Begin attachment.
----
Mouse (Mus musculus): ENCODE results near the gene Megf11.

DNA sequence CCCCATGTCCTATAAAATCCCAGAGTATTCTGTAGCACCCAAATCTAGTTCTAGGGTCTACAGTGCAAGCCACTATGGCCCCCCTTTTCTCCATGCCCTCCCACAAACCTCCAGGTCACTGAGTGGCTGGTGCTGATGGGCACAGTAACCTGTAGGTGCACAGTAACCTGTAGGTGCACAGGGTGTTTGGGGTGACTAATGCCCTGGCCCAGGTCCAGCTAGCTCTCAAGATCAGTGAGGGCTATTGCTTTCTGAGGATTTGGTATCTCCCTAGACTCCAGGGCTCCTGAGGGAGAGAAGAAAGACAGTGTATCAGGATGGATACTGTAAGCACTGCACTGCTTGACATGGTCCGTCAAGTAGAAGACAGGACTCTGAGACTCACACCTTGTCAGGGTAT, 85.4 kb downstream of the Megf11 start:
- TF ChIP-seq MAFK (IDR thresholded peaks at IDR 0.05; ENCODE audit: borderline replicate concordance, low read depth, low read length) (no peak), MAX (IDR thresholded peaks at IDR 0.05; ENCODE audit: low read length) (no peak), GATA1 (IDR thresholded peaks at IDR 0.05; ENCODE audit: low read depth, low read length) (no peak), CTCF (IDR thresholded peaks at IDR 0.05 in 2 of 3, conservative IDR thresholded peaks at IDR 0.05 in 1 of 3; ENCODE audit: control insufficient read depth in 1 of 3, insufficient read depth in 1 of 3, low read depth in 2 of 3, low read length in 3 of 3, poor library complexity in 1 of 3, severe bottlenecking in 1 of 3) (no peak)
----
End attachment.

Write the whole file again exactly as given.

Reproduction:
Mouse (Mus musculus): ENCODE results near the gene Megf11.

DNA sequence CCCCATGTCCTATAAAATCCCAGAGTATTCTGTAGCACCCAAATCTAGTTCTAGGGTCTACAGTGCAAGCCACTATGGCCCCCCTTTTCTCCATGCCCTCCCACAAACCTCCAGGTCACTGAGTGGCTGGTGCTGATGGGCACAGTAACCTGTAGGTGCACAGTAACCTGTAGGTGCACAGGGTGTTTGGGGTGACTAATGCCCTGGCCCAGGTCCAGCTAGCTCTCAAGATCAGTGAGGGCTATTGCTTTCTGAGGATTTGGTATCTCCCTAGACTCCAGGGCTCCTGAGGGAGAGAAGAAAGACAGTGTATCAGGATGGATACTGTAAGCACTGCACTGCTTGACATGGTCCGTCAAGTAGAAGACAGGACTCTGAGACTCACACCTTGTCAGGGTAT, 85.4 kb downstream of the Megf11 start:
- TF ChIP-seq MAFK (IDR thresholded peaks at IDR 0.05; ENCODE audit: borderline replicate concordance, low read depth, low read length) (no peak), MAX (IDR thresholded peaks at IDR 0.05; ENCODE audit: low read length) (no peak), GATA1 (IDR thresholded peaks at IDR 0.05; ENCODE audit: low read depth, low read length) (no peak), CTCF (IDR thresholded peaks at IDR 0.05 in 2 of 3, conservative IDR thresholded peaks at IDR 0.05 in 1 of 3; ENCODE audit: control insufficient read depth in 1 of 3, insufficient read depth in 1 of 3, low read depth in 2 of 3, low read length in 3 of 3, poor library complexity in 1 of 3, severe bottlenecking in 1 of 3) (no peak)